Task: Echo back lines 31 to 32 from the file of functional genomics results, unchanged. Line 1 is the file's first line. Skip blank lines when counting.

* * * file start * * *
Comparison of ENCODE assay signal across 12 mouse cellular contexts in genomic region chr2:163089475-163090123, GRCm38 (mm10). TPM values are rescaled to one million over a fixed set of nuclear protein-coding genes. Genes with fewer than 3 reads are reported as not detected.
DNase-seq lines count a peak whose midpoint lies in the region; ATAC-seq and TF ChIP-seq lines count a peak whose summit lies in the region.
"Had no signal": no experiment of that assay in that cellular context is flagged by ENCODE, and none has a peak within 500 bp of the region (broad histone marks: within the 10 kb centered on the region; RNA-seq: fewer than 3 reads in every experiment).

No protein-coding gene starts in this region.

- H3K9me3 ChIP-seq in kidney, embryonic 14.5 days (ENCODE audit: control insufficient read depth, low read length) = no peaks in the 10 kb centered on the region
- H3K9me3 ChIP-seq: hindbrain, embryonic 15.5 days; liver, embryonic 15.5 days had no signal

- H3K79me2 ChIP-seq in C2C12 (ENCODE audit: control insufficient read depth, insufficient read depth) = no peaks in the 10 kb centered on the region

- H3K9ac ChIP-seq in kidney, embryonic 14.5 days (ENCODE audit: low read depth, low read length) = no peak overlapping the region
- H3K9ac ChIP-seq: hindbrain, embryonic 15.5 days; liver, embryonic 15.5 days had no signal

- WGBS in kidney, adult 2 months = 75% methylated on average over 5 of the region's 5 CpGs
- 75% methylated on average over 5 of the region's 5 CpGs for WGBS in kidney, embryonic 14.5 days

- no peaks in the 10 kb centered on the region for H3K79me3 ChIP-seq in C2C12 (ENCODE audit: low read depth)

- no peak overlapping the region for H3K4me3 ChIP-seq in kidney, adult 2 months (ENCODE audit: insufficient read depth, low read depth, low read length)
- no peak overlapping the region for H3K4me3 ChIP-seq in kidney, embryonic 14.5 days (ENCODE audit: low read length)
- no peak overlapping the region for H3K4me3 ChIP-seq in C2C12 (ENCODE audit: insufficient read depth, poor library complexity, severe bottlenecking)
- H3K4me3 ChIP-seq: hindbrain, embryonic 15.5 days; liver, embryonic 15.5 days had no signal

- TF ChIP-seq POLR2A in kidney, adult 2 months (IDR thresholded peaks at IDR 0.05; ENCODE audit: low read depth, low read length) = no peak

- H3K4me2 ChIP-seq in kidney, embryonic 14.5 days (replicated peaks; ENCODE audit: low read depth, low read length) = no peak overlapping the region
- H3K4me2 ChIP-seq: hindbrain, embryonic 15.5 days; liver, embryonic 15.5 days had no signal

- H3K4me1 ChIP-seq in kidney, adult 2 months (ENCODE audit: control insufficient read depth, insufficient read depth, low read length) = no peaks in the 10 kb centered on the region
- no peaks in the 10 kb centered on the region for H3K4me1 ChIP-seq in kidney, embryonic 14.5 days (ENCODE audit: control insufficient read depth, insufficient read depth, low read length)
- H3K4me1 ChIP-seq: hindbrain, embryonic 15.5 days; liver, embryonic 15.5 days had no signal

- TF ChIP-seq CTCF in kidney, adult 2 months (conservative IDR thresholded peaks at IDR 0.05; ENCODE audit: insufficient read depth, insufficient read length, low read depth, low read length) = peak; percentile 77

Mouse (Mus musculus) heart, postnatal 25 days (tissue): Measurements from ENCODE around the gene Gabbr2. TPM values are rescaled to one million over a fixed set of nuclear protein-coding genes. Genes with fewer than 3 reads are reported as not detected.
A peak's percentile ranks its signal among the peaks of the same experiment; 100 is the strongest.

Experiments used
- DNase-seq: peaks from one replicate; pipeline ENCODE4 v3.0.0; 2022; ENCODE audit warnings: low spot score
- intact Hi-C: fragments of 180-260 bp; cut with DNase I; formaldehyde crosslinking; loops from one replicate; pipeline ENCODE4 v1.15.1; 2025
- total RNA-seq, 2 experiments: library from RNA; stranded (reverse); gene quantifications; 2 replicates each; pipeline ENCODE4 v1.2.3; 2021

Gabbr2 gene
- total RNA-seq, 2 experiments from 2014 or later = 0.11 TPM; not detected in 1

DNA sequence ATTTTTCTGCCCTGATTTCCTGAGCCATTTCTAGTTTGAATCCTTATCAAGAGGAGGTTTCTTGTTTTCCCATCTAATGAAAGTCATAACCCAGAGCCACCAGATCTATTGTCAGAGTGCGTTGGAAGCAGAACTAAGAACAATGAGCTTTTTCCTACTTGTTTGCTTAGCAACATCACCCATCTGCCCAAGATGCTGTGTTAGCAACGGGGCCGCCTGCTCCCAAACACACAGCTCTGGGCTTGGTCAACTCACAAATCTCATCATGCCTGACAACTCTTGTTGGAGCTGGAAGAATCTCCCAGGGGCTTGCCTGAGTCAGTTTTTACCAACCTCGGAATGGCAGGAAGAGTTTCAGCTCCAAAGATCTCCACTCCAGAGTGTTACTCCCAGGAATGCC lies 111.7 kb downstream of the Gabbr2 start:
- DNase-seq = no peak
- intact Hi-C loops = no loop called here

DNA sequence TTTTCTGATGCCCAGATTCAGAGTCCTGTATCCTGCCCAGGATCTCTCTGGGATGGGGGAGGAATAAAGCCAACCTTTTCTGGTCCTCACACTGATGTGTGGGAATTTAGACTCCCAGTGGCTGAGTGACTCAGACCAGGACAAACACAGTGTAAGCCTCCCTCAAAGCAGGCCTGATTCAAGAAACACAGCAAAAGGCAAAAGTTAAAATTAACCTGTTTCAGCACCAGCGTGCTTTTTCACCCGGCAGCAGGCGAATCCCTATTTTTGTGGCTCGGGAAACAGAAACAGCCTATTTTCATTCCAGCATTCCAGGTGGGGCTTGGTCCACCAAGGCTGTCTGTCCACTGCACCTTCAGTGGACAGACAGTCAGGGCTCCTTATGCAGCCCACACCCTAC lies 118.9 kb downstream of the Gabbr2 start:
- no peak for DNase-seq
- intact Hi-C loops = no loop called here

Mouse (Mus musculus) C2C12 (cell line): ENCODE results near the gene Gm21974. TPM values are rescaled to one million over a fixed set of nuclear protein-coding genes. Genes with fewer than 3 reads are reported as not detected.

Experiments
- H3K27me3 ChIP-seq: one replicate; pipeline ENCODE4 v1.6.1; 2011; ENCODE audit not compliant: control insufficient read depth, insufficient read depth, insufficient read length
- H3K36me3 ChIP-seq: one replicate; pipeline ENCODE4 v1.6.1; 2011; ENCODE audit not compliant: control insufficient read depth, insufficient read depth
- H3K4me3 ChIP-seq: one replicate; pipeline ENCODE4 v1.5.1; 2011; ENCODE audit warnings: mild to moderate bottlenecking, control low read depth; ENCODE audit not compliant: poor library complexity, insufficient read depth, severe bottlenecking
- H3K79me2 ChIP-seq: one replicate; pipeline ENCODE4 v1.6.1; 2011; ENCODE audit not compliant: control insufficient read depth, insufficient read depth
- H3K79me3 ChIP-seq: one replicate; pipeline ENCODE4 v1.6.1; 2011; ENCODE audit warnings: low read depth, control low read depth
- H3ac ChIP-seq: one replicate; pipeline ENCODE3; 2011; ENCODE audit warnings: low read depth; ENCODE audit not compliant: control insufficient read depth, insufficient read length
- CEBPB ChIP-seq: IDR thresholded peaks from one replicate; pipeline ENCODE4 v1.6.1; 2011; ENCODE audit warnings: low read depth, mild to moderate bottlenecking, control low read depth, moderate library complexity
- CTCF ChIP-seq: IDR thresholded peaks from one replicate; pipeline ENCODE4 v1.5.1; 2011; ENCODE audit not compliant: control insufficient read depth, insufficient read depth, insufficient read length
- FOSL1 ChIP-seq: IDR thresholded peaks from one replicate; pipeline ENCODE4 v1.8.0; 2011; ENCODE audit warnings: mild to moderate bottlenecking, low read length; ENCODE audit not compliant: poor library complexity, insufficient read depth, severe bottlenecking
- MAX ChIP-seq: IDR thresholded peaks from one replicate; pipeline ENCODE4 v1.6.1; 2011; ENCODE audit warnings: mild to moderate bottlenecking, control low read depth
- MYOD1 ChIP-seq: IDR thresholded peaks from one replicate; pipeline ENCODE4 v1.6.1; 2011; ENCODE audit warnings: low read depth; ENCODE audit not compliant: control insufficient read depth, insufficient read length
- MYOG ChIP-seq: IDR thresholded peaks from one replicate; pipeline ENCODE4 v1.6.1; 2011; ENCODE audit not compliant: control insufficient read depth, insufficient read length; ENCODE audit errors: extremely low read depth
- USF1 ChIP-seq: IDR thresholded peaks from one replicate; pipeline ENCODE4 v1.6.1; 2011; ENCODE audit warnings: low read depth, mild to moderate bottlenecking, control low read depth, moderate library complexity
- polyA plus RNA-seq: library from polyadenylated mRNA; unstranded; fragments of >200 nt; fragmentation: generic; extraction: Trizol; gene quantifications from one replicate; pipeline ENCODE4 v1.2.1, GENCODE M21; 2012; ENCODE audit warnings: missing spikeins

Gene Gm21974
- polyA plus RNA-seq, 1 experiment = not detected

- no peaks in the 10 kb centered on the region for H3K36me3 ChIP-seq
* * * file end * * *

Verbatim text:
- total RNA-seq, 2 experiments from 2014 or later = 0.11 TPM; not detected in 1

DNA sequence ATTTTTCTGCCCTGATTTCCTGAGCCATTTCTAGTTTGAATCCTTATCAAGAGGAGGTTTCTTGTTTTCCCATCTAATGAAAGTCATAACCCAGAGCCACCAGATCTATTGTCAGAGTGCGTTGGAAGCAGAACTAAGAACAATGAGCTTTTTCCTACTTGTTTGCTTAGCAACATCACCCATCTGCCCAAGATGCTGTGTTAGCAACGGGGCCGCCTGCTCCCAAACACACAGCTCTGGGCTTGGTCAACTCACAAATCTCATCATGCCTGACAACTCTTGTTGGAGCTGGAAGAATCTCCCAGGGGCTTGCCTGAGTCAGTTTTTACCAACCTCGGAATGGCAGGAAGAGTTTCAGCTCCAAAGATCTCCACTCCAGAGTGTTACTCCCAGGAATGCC lies 111.7 kb downstream of the Gabbr2 start: